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Australian Job Postings Through March 12: Blue Skies Ahead of the Storm


Australia’s jobs recovery continued throughout early March, with postings tracking 26.2% above their level on February 1 last year. The next major obstacle on the path to recovery is the removal of JobKeeper at the end of March.

We regularly update this report to track the pandemic’s effects on the labour market. Our methodology changed at the start of 2021, as explained in the methodology note at the end of the post.

Job postings on Indeed are a real-time measure of labour market activity. On March 12 they were tracking 26.2% ahead of their level on February 1 last year, our pre-pandemic baseline, after adjusting for seasonal trends. 

Postings are up from +19.2% a fortnight ago and +9.2% at the end of January. 

In 2020, job postings plunged from mid-March until late April, falling by half, and then gradually improved over the remainder of the year. Victoria’s lengthy second lockdown slowed the recovery, creating a temporary divergence between Victoria and the rest of Australia. Thankfully, there appears to be no lasting impact on Victorian recruitment and short-term lockdowns in New South Wales, Western Australia and Victoria have had minimal hiring impact. 

In the past two-weeks, job postings have continued to improve across every state and territory, except for South Australia. Posting numbers are healthy across the country. 

Compared with last year’s baseline, postings are up 35% in Western Australia, a booming jobs market perhaps one small factor in the recent lopsided election, while postings are up by 27.5% in both New South Wales and Victoria. Queensland is not far behind, up 25%. 

Tasmania (+15.7%) and South Australia (+18.5%) are beginning to lag behind other states and territories. 

Hiring continues to improve in most occupational groups

Australia’s hiring recovery has been impressive and, although there are some occupations lagging behind, most are heading in the right direction. 

Job postings for cleaning & sanitation roles are up 85% compared with their baseline on February 1 last year. Postings for loading & stocking and logistics support are up 75% and 70%, respectively. All three occupations have experienced strong postings growth over the past two-weeks. 

We continue to see strong hiring in construction, up 54% against last year’s baseline and up 10.3% points compared with two weeks ago. That’s being supported by rising building approvals and federal government support. 

It’s also great to see postings for food preparation workers continue to rise steadily. They are now up 50% against their baseline, having increased 17.7% points in just the past two-weeks.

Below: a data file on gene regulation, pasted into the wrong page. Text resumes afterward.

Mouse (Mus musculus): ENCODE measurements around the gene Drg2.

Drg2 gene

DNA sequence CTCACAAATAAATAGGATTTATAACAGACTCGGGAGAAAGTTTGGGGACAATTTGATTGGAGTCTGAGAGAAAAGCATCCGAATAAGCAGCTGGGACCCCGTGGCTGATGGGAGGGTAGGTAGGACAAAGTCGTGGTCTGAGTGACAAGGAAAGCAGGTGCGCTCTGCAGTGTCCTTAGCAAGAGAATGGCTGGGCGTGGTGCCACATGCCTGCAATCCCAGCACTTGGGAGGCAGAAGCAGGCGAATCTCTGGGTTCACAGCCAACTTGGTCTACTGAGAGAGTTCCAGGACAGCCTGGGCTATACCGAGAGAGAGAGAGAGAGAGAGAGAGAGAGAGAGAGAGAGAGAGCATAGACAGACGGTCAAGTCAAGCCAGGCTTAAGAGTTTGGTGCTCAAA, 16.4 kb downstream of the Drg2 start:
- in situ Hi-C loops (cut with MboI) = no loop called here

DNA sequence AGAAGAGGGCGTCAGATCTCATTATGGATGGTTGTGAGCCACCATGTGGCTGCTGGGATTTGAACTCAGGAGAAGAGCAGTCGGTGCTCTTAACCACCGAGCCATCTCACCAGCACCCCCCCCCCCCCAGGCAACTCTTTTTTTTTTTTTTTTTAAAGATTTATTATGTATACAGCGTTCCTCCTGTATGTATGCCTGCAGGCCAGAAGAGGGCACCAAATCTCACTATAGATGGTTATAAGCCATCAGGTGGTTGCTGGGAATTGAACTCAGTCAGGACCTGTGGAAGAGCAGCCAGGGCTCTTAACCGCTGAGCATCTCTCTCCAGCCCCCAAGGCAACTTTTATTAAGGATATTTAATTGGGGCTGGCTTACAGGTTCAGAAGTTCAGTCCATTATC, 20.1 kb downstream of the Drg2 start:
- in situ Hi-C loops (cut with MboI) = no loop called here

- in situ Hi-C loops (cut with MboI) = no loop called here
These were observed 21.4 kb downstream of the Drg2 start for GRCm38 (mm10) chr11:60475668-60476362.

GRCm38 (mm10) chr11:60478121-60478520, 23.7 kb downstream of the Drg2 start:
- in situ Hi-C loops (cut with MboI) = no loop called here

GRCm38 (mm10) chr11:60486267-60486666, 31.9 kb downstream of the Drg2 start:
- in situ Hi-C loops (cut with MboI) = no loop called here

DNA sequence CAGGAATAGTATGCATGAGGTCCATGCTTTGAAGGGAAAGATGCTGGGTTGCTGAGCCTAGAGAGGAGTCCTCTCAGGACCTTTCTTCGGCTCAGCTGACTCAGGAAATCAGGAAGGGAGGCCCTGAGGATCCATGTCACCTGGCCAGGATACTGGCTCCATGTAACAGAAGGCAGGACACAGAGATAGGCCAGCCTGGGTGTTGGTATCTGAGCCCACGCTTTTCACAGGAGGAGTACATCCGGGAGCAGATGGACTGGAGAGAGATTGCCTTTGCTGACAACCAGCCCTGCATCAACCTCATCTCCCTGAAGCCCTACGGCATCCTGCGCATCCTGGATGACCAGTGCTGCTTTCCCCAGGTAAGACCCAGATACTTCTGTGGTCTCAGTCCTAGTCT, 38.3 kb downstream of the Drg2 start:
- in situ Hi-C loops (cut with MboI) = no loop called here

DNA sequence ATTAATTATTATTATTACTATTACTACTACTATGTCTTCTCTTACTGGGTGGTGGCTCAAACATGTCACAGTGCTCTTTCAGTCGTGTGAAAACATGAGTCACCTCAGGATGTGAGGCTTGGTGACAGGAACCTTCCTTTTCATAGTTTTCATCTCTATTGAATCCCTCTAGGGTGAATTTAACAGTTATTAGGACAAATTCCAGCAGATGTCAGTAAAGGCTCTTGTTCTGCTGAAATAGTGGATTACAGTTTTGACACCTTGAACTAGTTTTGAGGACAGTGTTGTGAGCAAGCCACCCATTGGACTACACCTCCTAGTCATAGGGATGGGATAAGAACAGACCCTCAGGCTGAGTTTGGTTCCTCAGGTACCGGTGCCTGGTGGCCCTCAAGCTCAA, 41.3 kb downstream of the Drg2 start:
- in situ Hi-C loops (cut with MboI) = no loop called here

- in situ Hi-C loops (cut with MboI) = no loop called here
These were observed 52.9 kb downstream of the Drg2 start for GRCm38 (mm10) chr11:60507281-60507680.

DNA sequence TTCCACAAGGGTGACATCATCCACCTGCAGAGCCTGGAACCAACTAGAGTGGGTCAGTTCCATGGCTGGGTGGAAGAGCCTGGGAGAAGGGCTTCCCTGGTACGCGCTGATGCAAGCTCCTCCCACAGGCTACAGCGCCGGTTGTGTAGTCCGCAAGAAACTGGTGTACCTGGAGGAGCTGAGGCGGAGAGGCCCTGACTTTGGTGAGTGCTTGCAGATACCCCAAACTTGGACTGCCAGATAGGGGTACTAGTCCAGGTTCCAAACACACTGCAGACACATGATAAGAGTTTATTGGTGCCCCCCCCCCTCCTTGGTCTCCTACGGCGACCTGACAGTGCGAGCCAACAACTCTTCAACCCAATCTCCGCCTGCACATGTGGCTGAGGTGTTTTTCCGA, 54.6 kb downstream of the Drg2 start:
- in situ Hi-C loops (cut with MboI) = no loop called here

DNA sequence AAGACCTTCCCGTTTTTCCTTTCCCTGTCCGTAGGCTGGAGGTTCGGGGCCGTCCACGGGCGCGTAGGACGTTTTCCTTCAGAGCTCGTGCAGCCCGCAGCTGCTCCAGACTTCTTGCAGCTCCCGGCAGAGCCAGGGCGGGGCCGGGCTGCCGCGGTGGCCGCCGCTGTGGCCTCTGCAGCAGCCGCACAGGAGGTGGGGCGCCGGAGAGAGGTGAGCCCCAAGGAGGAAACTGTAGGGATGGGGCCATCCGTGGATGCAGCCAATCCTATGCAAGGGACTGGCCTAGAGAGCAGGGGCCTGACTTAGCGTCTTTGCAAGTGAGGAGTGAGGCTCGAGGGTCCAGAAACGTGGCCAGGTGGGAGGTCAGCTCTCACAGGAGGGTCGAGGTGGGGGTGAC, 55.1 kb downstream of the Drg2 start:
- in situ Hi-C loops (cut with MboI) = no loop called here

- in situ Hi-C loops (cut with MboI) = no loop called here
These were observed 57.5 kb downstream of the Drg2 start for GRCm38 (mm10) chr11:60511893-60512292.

The hiring recovery remains slowest in hospitality & tourism, despite that improvement in job opportunities for frontline kitchen staff. Hospitality postings are down 34% against their baseline, although they have improved 6.2% points compared with a fortnight ago. 

There was also a large fortnightly decline in veterinary postings. However, veterinary postings can be highly volatile due to being a relatively small category. 

The good news is that job postings have improved, against their baseline, for most of the ‘worst performed’ occupations over the past two weeks. Many of the ‘worst performing’ occupation groups also have job postings that are higher than their level pre-crisis, while others are only slightly down. 

Australia’s hiring recovery continued to impress throughout early March, building on the gains from earlier this year. The next major obstacle on the road to recovery is the end of the JobKeeper wage subsidy at the end of March. That will coincide with Easter, which could create an uncertain period for job postings and labour market conditions more broadly. 

Methodology

All figures in this blogpost are the percentage change in seasonally-adjusted job postings since February 1, 2020, using a seven-day trailing average. February 1 last year is our pre-pandemic baseline. We seasonally adjust each series based on historical patterns in 2017, 2018, and 2019. Each series, including the national trend, occupational sectors, and sub-national geographies, is seasonally adjusted separately. 

We adopted this new methodology in January 2021 and now use it to report all historical data. Historical numbers have been revised and may differ significantly from originally reported values. The new methodology applies a detrended seasonal adjustment factor to the percentage change in job postings. In contrast, our previous methodology used the 2019 change between February 1 and the reported date as the adjustment factor, which implicitly included both a seasonality component and the underlying trend. 

This blogpost is based on publicly available information on the Indeed Australia website and any other countries if named in the post. Unless specified otherwise, it is limited to Australia, is not a projection of future events, and includes both paid and unpaid job solicitations.